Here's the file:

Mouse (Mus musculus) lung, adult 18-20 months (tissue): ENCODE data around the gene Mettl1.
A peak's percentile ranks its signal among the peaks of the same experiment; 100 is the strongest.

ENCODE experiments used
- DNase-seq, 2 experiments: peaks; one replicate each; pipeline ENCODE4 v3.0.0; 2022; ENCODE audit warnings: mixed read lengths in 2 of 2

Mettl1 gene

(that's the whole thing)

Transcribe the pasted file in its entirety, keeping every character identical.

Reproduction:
Mouse (Mus musculus) lung, adult 18-20 months (tissue): ENCODE data around the gene Mettl1.
A peak's percentile ranks its signal among the peaks of the same experiment; 100 is the strongest.

ENCODE experiments used
- DNase-seq, 2 experiments: peaks; one replicate each; pipeline ENCODE4 v3.0.0; 2022; ENCODE audit warnings: mixed read lengths in 2 of 2

Mettl1 gene